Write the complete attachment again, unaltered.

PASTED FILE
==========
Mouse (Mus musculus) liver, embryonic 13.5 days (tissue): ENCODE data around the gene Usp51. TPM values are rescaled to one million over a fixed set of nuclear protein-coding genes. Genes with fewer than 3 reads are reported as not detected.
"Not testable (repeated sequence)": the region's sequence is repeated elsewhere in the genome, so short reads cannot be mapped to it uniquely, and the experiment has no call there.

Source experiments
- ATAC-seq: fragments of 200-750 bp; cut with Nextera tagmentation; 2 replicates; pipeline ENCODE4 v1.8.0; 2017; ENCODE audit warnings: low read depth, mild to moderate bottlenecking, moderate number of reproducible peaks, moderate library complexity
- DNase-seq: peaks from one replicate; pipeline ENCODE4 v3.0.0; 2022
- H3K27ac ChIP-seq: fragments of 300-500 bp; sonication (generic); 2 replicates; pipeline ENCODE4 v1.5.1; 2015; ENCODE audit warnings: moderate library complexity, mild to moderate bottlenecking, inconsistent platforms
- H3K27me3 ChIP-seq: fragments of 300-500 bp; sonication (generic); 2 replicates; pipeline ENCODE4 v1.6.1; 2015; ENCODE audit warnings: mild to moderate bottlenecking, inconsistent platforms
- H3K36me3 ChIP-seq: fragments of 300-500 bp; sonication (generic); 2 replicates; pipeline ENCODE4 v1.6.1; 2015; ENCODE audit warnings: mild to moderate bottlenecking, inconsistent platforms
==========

Mouse (Mus musculus) liver, embryonic 13.5 days (tissue): ENCODE data around the gene Usp51. TPM values are rescaled to one million over a fixed set of nuclear protein-coding genes. Genes with fewer than 3 reads are reported as not detected.
"Not testable (repeated sequence)": the region's sequence is repeated elsewhere in the genome, so short reads cannot be mapped to it uniquely, and the experiment has no call there.

Source experiments
- ATAC-seq: fragments of 200-750 bp; cut with Nextera tagmentation; 2 replicates; pipeline ENCODE4 v1.8.0; 2017; ENCODE audit warnings: low read depth, mild to moderate bottlenecking, moderate number of reproducible peaks, moderate library complexity
- DNase-seq: peaks from one replicate; pipeline ENCODE4 v3.0.0; 2022
- H3K27ac ChIP-seq: fragments of 300-500 bp; sonication (generic); 2 replicates; pipeline ENCODE4 v1.5.1; 2015; ENCODE audit warnings: moderate library complexity, mild to moderate bottlenecking, inconsistent platforms
- H3K27me3 ChIP-seq: fragments of 300-500 bp; sonication (generic); 2 replicates; pipeline ENCODE4 v1.6.1; 2015; ENCODE audit warnings: mild to moderate bottlenecking, inconsistent platforms
- H3K36me3 ChIP-seq: fragments of 300-500 bp; sonication (generic); 2 replicates; pipeline ENCODE4 v1.6.1; 2015; ENCODE audit warnings: mild to moderate bottlenecking, inconsistent platforms